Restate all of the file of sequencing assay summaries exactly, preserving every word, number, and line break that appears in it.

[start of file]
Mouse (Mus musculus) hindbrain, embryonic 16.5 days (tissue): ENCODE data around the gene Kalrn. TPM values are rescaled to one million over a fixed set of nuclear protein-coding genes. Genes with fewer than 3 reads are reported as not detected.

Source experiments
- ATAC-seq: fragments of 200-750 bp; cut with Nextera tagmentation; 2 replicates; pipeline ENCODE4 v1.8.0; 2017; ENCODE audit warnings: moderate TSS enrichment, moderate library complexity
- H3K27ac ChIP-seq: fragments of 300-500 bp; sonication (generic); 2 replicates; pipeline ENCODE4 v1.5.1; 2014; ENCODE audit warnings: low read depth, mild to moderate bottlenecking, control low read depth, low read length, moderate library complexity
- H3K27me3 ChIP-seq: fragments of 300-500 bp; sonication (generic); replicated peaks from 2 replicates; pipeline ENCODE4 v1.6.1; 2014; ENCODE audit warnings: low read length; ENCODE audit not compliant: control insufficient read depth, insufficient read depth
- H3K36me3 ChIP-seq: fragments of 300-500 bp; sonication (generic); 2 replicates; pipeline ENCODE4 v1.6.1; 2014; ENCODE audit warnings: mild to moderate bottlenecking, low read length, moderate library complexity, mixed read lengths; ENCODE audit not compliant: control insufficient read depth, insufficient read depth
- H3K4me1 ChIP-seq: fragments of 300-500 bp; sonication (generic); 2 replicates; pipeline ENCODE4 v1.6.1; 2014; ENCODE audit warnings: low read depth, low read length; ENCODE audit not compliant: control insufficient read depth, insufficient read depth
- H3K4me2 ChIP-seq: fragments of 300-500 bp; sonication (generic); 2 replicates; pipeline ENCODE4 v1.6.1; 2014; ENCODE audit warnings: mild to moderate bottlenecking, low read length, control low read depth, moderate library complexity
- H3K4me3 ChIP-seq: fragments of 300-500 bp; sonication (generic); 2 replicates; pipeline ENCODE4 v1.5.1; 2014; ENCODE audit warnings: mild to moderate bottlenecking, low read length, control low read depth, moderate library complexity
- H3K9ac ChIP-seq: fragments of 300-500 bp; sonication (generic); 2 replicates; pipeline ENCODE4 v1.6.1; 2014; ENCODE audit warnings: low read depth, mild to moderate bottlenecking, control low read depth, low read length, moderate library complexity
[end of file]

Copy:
Mouse (Mus musculus) hindbrain, embryonic 16.5 days (tissue): ENCODE data around the gene Kalrn. TPM values are rescaled to one million over a fixed set of nuclear protein-coding genes. Genes with fewer than 3 reads are reported as not detected.

Source experiments
- ATAC-seq: fragments of 200-750 bp; cut with Nextera tagmentation; 2 replicates; pipeline ENCODE4 v1.8.0; 2017; ENCODE audit warnings: moderate TSS enrichment, moderate library complexity
- H3K27ac ChIP-seq: fragments of 300-500 bp; sonication (generic); 2 replicates; pipeline ENCODE4 v1.5.1; 2014; ENCODE audit warnings: low read depth, mild to moderate bottlenecking, control low read depth, low read length, moderate library complexity
- H3K27me3 ChIP-seq: fragments of 300-500 bp; sonication (generic); replicated peaks from 2 replicates; pipeline ENCODE4 v1.6.1; 2014; ENCODE audit warnings: low read length; ENCODE audit not compliant: control insufficient read depth, insufficient read depth
- H3K36me3 ChIP-seq: fragments of 300-500 bp; sonication (generic); 2 replicates; pipeline ENCODE4 v1.6.1; 2014; ENCODE audit warnings: mild to moderate bottlenecking, low read length, moderate library complexity, mixed read lengths; ENCODE audit not compliant: control insufficient read depth, insufficient read depth
- H3K4me1 ChIP-seq: fragments of 300-500 bp; sonication (generic); 2 replicates; pipeline ENCODE4 v1.6.1; 2014; ENCODE audit warnings: low read depth, low read length; ENCODE audit not compliant: control insufficient read depth, insufficient read depth
- H3K4me2 ChIP-seq: fragments of 300-500 bp; sonication (generic); 2 replicates; pipeline ENCODE4 v1.6.1; 2014; ENCODE audit warnings: mild to moderate bottlenecking, low read length, control low read depth, moderate library complexity
- H3K4me3 ChIP-seq: fragments of 300-500 bp; sonication (generic); 2 replicates; pipeline ENCODE4 v1.5.1; 2014; ENCODE audit warnings: mild to moderate bottlenecking, low read length, control low read depth, moderate library complexity
- H3K9ac ChIP-seq: fragments of 300-500 bp; sonication (generic); 2 replicates; pipeline ENCODE4 v1.6.1; 2014; ENCODE audit warnings: low read depth, mild to moderate bottlenecking, control low read depth, low read length, moderate library complexity